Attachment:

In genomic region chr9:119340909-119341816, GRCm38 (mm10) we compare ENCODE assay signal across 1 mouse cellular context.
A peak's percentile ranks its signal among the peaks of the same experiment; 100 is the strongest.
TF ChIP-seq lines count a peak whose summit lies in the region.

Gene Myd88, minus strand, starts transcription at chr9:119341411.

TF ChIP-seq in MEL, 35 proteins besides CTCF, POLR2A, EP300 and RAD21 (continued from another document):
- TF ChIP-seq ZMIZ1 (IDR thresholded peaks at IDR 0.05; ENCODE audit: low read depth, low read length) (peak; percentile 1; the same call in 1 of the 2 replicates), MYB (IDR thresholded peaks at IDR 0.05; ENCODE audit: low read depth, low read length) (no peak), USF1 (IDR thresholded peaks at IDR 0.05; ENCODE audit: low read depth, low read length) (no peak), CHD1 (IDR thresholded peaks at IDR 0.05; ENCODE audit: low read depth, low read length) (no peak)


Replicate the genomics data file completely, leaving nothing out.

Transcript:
In genomic region chr9:119340909-119341816, GRCm38 (mm10) we compare ENCODE assay signal across 1 mouse cellular context.
A peak's percentile ranks its signal among the peaks of the same experiment; 100 is the strongest.
TF ChIP-seq lines count a peak whose summit lies in the region.

Gene Myd88, minus strand, starts transcription at chr9:119341411.

TF ChIP-seq in MEL, 35 proteins besides CTCF, POLR2A, EP300 and RAD21 (continued from another document):
- TF ChIP-seq ZMIZ1 (IDR thresholded peaks at IDR 0.05; ENCODE audit: low read depth, low read length) (peak; percentile 1; the same call in 1 of the 2 replicates), MYB (IDR thresholded peaks at IDR 0.05; ENCODE audit: low read depth, low read length) (no peak), USF1 (IDR thresholded peaks at IDR 0.05; ENCODE audit: low read depth, low read length) (no peak), CHD1 (IDR thresholded peaks at IDR 0.05; ENCODE audit: low read depth, low read length) (no peak)